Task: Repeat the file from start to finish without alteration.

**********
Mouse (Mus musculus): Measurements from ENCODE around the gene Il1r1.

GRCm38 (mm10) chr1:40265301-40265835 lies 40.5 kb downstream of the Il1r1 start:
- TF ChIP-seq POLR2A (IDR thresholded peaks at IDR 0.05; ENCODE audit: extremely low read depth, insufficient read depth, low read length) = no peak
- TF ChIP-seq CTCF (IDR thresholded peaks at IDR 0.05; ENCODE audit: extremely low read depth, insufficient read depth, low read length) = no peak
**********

Mouse (Mus musculus): Measurements from ENCODE around the gene Il1r1.

GRCm38 (mm10) chr1:40265301-40265835 lies 40.5 kb downstream of the Il1r1 start:
- TF ChIP-seq POLR2A (IDR thresholded peaks at IDR 0.05; ENCODE audit: extremely low read depth, insufficient read depth, low read length) = no peak
- TF ChIP-seq CTCF (IDR thresholded peaks at IDR 0.05; ENCODE audit: extremely low read depth, insufficient read depth, low read length) = no peak